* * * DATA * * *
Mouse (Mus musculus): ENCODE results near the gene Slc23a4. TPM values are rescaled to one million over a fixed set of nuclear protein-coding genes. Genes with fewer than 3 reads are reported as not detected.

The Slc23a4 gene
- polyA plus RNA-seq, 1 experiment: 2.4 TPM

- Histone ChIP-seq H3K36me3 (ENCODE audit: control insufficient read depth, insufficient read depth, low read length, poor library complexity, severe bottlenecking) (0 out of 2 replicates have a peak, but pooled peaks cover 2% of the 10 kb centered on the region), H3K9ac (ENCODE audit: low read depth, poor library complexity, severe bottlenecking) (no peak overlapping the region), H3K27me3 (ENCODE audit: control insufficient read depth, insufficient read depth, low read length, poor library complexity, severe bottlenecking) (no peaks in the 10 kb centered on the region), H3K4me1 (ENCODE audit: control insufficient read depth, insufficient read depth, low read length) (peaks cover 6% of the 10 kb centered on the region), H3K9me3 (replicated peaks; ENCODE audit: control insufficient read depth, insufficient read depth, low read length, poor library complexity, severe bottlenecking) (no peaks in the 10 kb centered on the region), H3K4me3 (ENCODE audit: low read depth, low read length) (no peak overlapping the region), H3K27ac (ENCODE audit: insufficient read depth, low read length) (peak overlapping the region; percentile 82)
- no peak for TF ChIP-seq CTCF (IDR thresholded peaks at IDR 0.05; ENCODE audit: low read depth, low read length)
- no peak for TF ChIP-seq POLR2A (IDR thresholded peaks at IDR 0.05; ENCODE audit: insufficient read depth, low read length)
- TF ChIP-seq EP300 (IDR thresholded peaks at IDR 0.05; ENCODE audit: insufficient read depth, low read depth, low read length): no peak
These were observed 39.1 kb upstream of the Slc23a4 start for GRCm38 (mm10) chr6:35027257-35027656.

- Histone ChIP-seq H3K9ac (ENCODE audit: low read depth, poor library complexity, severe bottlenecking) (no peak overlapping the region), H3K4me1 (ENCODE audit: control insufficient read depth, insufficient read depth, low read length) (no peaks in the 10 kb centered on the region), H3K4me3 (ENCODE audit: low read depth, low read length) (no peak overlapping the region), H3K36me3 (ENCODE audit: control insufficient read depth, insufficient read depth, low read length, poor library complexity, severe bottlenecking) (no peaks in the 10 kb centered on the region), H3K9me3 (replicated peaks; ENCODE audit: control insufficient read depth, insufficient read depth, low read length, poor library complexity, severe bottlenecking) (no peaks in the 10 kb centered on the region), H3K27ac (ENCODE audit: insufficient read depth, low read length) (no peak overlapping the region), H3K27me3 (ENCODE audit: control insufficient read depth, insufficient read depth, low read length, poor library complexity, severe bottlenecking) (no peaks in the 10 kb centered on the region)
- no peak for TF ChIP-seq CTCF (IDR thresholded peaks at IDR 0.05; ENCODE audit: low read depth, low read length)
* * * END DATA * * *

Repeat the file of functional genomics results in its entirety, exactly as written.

Mouse (Mus musculus): ENCODE results near the gene Slc23a4. TPM values are rescaled to one million over a fixed set of nuclear protein-coding genes. Genes with fewer than 3 reads are reported as not detected.

The Slc23a4 gene
- polyA plus RNA-seq, 1 experiment: 2.4 TPM

- Histone ChIP-seq H3K36me3 (ENCODE audit: control insufficient read depth, insufficient read depth, low read length, poor library complexity, severe bottlenecking) (0 out of 2 replicates have a peak, but pooled peaks cover 2% of the 10 kb centered on the region), H3K9ac (ENCODE audit: low read depth, poor library complexity, severe bottlenecking) (no peak overlapping the region), H3K27me3 (ENCODE audit: control insufficient read depth, insufficient read depth, low read length, poor library complexity, severe bottlenecking) (no peaks in the 10 kb centered on the region), H3K4me1 (ENCODE audit: control insufficient read depth, insufficient read depth, low read length) (peaks cover 6% of the 10 kb centered on the region), H3K9me3 (replicated peaks; ENCODE audit: control insufficient read depth, insufficient read depth, low read length, poor library complexity, severe bottlenecking) (no peaks in the 10 kb centered on the region), H3K4me3 (ENCODE audit: low read depth, low read length) (no peak overlapping the region), H3K27ac (ENCODE audit: insufficient read depth, low read length) (peak overlapping the region; percentile 82)
- no peak for TF ChIP-seq CTCF (IDR thresholded peaks at IDR 0.05; ENCODE audit: low read depth, low read length)
- no peak for TF ChIP-seq POLR2A (IDR thresholded peaks at IDR 0.05; ENCODE audit: insufficient read depth, low read length)
- TF ChIP-seq EP300 (IDR thresholded peaks at IDR 0.05; ENCODE audit: insufficient read depth, low read depth, low read length): no peak
These were observed 39.1 kb upstream of the Slc23a4 start for GRCm38 (mm10) chr6:35027257-35027656.

- Histone ChIP-seq H3K9ac (ENCODE audit: low read depth, poor library complexity, severe bottlenecking) (no peak overlapping the region), H3K4me1 (ENCODE audit: control insufficient read depth, insufficient read depth, low read length) (no peaks in the 10 kb centered on the region), H3K4me3 (ENCODE audit: low read depth, low read length) (no peak overlapping the region), H3K36me3 (ENCODE audit: control insufficient read depth, insufficient read depth, low read length, poor library complexity, severe bottlenecking) (no peaks in the 10 kb centered on the region), H3K9me3 (replicated peaks; ENCODE audit: control insufficient read depth, insufficient read depth, low read length, poor library complexity, severe bottlenecking) (no peaks in the 10 kb centered on the region), H3K27ac (ENCODE audit: insufficient read depth, low read length) (no peak overlapping the region), H3K27me3 (ENCODE audit: control insufficient read depth, insufficient read depth, low read length, poor library complexity, severe bottlenecking) (no peaks in the 10 kb centered on the region)
- no peak for TF ChIP-seq CTCF (IDR thresholded peaks at IDR 0.05; ENCODE audit: low read depth, low read length)